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Pakistan rejects baseless Indian allegations over infiltration across LoC

A soldier of the Pakistan Army is seen in this file photo.

ISLAMABAD: Pakistan has categorically rejected the baseless Indian allegations that Islamabad wanted to infiltrate so-called “terrorists” via the Line of Control.

Foreign Office spokesperson Zahid Hafeez Chaudhri, in response to reports in the Indian media quoting “an unnamed” Indian security official making baseless allegations against Pakistan, said India’s smear campaign against Pakistan is well-known and was fully exposed by the EU DisinfoLab’s report.

“We categorically reject the baseless allegations that Pakistan wanted to infiltrate so-called ‘terrorists’ via the Line of Control (LoC),” he said, adding the world is aware of India running a smear campaign against Pakistan exposed by the EU DisinfoLab’s report.

He said India has erected a multi-tiered fence, installed electronic surveillance equipment, and set up multiple layers of security, making it impossible for anything to cross the LoC to enter IIOJK. Therefore, such allegations recycled from time to time have no basis to stand on.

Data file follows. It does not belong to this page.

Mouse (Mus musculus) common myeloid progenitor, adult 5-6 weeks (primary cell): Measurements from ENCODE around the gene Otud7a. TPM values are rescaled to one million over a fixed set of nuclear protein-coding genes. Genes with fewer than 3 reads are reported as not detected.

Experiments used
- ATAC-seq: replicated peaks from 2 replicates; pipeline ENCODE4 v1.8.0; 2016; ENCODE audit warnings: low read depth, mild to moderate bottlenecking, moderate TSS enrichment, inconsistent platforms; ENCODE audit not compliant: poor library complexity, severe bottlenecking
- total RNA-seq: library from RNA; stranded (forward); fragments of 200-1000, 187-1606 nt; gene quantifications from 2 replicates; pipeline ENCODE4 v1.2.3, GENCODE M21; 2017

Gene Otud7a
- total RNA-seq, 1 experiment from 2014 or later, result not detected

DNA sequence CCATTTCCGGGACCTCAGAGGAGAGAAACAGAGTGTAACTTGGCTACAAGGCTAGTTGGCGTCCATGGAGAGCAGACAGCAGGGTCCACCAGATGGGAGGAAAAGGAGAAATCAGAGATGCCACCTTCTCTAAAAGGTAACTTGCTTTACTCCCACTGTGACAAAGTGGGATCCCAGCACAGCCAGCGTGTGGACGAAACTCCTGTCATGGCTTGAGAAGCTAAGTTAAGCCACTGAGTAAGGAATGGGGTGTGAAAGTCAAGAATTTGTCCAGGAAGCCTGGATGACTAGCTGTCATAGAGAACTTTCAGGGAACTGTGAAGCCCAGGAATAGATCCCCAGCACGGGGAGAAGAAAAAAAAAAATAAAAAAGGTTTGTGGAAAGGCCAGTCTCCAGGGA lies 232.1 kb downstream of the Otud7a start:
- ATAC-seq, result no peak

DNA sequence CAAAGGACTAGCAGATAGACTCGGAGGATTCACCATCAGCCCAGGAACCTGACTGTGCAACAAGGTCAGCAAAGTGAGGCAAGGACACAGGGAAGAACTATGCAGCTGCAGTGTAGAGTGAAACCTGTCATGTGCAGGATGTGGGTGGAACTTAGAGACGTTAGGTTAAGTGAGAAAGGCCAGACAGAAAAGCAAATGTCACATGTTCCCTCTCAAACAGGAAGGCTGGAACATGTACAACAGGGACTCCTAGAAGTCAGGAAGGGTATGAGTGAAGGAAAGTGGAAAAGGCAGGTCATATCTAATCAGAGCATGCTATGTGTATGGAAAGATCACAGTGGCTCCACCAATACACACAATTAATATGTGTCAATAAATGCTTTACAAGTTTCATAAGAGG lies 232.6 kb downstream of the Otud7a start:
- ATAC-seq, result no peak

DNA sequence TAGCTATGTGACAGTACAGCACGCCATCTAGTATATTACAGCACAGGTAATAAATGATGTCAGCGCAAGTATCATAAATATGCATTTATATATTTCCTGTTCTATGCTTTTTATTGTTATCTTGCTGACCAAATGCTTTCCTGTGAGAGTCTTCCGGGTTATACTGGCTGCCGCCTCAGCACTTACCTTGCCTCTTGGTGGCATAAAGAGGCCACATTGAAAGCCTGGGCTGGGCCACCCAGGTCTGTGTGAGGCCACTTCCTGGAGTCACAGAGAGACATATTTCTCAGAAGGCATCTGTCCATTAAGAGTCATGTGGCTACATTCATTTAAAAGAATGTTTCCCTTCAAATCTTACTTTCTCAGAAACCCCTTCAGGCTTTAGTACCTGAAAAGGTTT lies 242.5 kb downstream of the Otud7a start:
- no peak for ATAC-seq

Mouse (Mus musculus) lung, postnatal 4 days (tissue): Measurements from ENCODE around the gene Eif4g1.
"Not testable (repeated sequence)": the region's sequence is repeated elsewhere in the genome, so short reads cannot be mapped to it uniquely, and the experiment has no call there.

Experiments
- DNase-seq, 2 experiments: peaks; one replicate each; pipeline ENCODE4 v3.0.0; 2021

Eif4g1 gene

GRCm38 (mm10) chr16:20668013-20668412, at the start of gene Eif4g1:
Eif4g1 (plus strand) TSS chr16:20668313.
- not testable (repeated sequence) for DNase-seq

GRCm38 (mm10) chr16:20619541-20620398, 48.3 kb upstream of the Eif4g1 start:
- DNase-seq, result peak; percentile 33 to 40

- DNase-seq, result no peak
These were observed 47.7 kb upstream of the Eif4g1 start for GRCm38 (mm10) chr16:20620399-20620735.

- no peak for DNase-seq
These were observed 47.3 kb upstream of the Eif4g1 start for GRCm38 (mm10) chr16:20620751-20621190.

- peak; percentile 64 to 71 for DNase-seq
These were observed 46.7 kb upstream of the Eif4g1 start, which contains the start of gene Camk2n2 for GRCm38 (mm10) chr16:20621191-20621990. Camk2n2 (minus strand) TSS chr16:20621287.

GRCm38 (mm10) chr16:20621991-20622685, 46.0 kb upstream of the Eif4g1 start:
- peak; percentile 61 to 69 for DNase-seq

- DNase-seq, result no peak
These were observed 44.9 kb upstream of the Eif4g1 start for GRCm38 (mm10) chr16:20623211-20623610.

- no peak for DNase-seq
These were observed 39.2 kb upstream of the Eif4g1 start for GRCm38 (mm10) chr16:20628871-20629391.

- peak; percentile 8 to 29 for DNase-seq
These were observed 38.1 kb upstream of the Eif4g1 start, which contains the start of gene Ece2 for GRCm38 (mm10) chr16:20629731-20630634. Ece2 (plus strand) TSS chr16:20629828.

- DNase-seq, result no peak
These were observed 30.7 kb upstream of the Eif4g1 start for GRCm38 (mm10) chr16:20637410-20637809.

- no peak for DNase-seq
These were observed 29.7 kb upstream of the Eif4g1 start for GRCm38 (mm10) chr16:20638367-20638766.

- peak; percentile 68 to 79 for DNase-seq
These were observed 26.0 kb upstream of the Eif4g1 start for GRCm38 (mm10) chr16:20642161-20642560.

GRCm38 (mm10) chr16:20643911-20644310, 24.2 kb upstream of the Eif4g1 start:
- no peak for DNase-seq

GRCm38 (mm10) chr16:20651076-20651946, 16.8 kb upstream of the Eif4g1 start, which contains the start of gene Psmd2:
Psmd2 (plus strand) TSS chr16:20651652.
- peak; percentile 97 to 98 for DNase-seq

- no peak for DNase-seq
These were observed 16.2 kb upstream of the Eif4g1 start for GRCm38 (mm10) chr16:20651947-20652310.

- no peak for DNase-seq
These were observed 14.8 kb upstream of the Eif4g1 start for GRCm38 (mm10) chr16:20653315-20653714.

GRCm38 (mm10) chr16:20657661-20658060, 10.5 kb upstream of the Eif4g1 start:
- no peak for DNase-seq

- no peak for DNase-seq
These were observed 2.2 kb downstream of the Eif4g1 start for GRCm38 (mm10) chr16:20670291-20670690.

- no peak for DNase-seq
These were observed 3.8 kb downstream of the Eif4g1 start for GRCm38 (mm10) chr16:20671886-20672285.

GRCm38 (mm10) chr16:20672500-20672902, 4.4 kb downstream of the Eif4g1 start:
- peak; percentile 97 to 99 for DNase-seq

He wondered how Pakistan could infiltrate militants across the LoC when it was one of the most militarised zones in the world, with over 900,000 Indian security personnel posted there.

The spokesperson said on its part, India has been involved in state-terrorism in IIOJK and against Pakistan. From Samjhota Express killings of February 2007 to the terrorist blast in Lahore in June 2021, terror incidents targeting Pakistanis have had an Indian hand.

In 2020, Pakistan provided irrefutable evidence of India’s involvement in terrorism and patronage, the spokesman said. In February this year, Pakistan urged India to abide by the 2003 ceasefire agreement.

The spokesperson added that India must not use baseless “infiltration attempts as a handy ploy to find excuses to scuttle the ceasefire understanding.” The consequences of India’s irresponsible behaviour will not be good for peace and security in the region, the Foreign Office spokesperson concluded.